If nothing else, George Plimpton's life defined a particularly American kind of illustriousness. Though bred into the uppermost rind of New England privilege, educated at Harvard, and as a result blessed with an unnatural breadth of socio-geographic fluidity, Plimpton rejected intellectual leisure in favor of humiliating rigor. Under the pretense of journalistic curiosity he became virtually anything, from quarterback to symphony percussionist to safari guide to hockey goalie, and then confessed in print how equally poor he performed the duties of each. Gonzo nonfiction certainly owes a debt to his "don't write it 'til you try it" credo, but Plimpton was more accurately a professional cross-milieu interloper—a curious blueblood who, not unlike the characters in Whit Stillman's Metropolitan, somewhat redeemed himself from his pampered background by flaunting his capacity for everyman-ish failure.
The only uncertain detail in all of this is whether Plimpton's literature backs up the silliness of his stunts—of whether his prose was worth all that trouble. Tom Bean and Luke Poling's Plimpton!: Starring George Plimpton as Himself is rightfully less than certain of the quality of its subject's output, and no potential excuse for Plimpton's occasionally clunky wordplay is left unmentioned. Naturally, the Oedipal consideration comes first. As it happens, Plimpton was constantly revolting against and attempting to win the approval of a less than loving lawyer father at the start of his life, a dynamic which reverberated throughout the author's various relationships with other male writers to whom he subordinated himself. (In the film, Plimpton transitions swiftly from writing letters to "Daddy" to writing letters to "Papa" Hemingway, an early mentor.) Then, as the documentary's focus shifts from Plimpton's psychology to his social life, his questionable publication record becomes a matter of sacrifice: Content and money for The Paris Review, an influential periodical founded in part by Plimpton, always came first, leaving him little time to work on the Great American Novel.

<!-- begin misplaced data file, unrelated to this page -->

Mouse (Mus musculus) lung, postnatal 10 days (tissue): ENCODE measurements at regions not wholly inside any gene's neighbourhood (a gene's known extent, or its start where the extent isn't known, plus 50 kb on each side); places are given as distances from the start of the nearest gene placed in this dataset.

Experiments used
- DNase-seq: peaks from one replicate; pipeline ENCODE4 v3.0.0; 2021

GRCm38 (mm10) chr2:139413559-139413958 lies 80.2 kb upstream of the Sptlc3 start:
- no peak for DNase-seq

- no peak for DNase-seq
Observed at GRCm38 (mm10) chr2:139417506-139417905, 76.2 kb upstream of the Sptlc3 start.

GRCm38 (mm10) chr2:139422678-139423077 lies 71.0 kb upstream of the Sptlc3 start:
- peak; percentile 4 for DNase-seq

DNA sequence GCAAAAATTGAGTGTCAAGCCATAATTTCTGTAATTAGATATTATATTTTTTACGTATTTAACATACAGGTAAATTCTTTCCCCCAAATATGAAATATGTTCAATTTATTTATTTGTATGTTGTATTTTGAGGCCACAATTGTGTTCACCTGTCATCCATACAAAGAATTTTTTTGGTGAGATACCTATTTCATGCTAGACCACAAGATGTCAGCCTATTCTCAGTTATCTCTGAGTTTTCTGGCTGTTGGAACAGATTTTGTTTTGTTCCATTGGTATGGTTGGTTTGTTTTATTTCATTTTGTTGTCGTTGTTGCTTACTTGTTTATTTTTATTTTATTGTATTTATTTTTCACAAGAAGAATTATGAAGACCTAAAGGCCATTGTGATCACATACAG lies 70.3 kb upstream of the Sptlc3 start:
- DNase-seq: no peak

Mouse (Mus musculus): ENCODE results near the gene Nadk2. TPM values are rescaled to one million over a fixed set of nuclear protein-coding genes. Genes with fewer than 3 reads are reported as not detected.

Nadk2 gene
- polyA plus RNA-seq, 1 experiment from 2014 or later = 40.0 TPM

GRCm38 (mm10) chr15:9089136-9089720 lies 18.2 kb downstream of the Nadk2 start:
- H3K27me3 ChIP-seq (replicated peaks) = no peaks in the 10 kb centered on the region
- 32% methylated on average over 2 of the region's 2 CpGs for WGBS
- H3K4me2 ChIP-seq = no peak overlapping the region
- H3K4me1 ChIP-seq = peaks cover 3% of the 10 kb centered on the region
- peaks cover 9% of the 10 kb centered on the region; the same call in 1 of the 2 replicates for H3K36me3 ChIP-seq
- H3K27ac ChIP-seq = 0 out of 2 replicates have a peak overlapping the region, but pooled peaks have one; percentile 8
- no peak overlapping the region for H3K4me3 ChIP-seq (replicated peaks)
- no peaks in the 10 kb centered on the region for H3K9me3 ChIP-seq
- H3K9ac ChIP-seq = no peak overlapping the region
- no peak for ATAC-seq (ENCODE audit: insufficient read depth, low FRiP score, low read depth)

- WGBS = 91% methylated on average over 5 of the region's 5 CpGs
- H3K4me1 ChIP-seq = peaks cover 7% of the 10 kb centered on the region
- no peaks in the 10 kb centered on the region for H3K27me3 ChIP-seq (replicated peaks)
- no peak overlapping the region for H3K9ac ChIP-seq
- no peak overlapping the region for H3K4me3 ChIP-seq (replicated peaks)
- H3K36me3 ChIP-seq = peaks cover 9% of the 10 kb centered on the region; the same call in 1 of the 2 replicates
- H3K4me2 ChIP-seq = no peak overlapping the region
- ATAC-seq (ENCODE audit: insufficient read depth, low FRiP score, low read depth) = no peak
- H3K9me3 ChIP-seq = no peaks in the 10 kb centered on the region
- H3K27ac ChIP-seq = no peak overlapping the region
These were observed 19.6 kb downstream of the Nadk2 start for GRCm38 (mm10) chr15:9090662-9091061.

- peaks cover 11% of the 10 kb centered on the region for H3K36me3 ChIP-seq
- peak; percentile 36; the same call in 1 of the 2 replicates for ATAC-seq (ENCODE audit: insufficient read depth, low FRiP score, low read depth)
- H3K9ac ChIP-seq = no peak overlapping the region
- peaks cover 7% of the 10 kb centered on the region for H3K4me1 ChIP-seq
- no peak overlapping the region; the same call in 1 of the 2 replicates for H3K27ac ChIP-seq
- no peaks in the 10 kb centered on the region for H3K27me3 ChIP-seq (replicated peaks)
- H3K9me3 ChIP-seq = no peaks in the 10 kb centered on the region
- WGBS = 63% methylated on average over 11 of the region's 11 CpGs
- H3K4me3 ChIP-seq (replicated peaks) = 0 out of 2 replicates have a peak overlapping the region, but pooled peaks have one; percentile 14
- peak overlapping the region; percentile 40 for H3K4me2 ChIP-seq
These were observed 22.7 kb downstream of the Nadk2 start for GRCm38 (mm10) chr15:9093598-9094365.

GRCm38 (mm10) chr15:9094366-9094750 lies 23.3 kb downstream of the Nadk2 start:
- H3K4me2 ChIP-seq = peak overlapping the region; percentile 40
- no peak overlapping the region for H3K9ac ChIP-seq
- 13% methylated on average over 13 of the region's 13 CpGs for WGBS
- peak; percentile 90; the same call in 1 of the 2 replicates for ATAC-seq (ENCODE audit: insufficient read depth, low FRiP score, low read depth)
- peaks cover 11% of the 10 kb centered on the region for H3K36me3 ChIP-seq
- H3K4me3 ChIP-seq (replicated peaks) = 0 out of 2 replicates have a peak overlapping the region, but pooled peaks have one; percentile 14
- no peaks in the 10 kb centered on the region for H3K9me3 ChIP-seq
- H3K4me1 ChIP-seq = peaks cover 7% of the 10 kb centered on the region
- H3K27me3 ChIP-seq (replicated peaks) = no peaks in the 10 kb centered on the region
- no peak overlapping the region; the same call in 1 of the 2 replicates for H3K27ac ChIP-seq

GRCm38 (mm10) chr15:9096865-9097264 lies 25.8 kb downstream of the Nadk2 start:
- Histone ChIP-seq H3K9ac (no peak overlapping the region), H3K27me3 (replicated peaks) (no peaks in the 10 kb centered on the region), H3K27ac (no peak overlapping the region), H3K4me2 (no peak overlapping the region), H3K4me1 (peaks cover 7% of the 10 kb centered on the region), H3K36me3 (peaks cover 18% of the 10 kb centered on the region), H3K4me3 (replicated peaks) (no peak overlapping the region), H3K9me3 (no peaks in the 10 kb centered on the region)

Throughout this broad-ranging apologia we're treated to a wealth of private film reels and photos, most of which suggest how continually ensconced Plimpton was within the political and literary cliques of the northeastern U.S.; a not insignificantly tragic interlude shows the writer witnessing Bobby Kennedy's murder after growing close to the senator's family and presidential campaign. But it's a long way down from these extroverted peaks to the more intimate valleys the film seeks to investigate, such as Plimpton's divorce from his first wife and self-pity over having become a national blooper celebrity, and there's ultimately very little offered to hold these tonally dissonant episodes together. Decades inexplicably pass between hard cuts without explanation; essentially unrelated topics like Plimpton's penchant for late-night parties and his passion for discovering new authors are spoken of in the same breath. This looseness adequately portrays Plimpton as an inwardly conflicted figure, but it fails to make much of a case for the man's legacy outside of The Paris Review's still-noticeable brand. And perhaps necessarily, the directors ignore how outwardly conflicted and petty Plimpton was capable of being, despite the fact that a movie chronicling his legendary pissing match with—and character assassination of—Truman Capote may have cleaved closer to celebrity's gossipy heart.